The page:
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Why Does it Matter Which Day We Keep? — 45 Comments

  1. Ah! I love the way you brought it all together under the context of love, which is the underlying theme of the law & all of scripture! Well written! Praise God!

  2. Have been asked that same question. Sometimes they understood, though they didn't decide to keep the Sabbath, and others [like you experienced] they go defensive.
    Thank you for this, you have said it like I never could.

  3. I would always ask people these 2 simple questions before answering such a question,

    1. Would a country accept to have a different date for it's independence?
    2. Would a person choose to have their birthday changed?

    Under normal circumstances, I believe the US for instance cannot change it's July 4 to July 5 independence date just because a day doesn't matter! Or even change a known historical landmark leave alone a date to something else without causing an uproar!

    Why then do we (people) feel it doesn't matter what day we choose to rest when God Himself instituted one single day?

    • Actually, there's good reason to change from July 4. July 2, Sept 17 for example? If my week of labor begins on Monday, then my 7th day is Sunday. Or is the bible telling us to disregard our society and start working on Sunday so that we can take Saturday off?

  4. Each one of us is like an iceburg. There is the attitudes, knowledge, and experiences we have on display at any given time. But it is only a very small part of where we are. Under the surface of everyone of us there is a vast background of knowledge, attitudes and experiences gained from every minute of our lives. The knowledge may be factual, it may be perceived, but it is there. It shapes our ideas. It shapes our attitudes. It shapes the way we interact with people.

    Every person we witness to regarding God's word is like this as well. The best we can do is live the life God wants us to live. Then the Holy Spirit chips away at the iceburg that is the life of every person around us.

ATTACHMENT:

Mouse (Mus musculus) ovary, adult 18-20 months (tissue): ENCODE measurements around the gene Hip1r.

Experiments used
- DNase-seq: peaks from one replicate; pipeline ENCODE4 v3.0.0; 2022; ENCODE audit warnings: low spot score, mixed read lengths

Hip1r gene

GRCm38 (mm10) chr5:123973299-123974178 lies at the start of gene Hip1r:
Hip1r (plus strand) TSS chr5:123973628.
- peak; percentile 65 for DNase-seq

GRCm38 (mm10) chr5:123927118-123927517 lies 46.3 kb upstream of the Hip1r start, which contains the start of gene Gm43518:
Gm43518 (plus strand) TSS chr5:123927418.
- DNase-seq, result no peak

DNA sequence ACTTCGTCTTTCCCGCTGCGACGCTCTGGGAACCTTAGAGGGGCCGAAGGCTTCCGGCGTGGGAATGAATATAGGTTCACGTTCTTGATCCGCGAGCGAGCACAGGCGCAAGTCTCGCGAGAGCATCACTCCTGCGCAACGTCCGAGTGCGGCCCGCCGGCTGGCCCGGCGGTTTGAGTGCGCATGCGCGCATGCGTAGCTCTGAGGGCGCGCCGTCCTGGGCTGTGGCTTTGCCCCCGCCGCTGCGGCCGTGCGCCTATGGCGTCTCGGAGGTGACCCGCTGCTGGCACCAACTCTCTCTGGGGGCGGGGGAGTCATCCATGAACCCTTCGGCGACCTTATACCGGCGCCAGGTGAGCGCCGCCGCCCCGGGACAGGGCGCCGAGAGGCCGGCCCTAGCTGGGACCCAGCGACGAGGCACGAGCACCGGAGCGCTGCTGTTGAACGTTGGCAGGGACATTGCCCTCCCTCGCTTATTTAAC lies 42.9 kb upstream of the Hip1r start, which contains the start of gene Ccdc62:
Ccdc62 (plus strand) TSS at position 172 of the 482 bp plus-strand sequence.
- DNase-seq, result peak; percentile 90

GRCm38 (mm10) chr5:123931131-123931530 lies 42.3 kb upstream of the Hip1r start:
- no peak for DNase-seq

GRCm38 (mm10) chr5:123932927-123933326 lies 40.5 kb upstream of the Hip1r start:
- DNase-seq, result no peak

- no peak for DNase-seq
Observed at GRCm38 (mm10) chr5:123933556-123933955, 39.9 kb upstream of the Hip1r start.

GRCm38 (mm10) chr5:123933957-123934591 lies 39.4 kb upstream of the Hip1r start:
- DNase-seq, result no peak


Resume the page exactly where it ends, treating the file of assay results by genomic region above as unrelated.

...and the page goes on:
All too often I have come across people who are damaged by the witness they have received, especially regarding the Sabbath. I went to a funeral recently and when the service was over, I tried to open up a conversation with the penticostal pastor who took it. I had noticed there were some special interest groups advertised on their notice board. I asked him if his church were using these for outreach. he said they were. I then asked how effective they were. He then asked me if I went to Church. I then told him I was a Seventh Day Adventist. Then his claws came out. Straight away he challenged me on the Sabbath in a way that was aggressive.

    I guess that in this post, I am venting my frustration. But I hope we can all learn something from this.

    I really believe that this guy loves God with all his heart. He also loves his congregation. He challenged me on whether I was saved by faith or saved by works. He challenged me on whether I believed the Gospel message. But I could see in his eyes the hurt that someone in the past had caused him.

    I satisfied him of my belief in Jesus Christ and that my salvation is by faith alone through Jesus and the fact that He died for me. He then shook my hand and said that he would be happy to see me in heaven when we get there. I left the encounter at that and said no more because it would not have been appropriate.

    When we talk to people of the Sabbath, why do we use our Bibles as hammers. It only closes doors, it rarely opens them. We smash away at what we can see of the iceburg of the other person failing to comprehend the vastness of a person's life that is hidden. The Holy Spirit knows what to chip away and when. Our job is to witness when called upon to do it and do it gently without causing offence.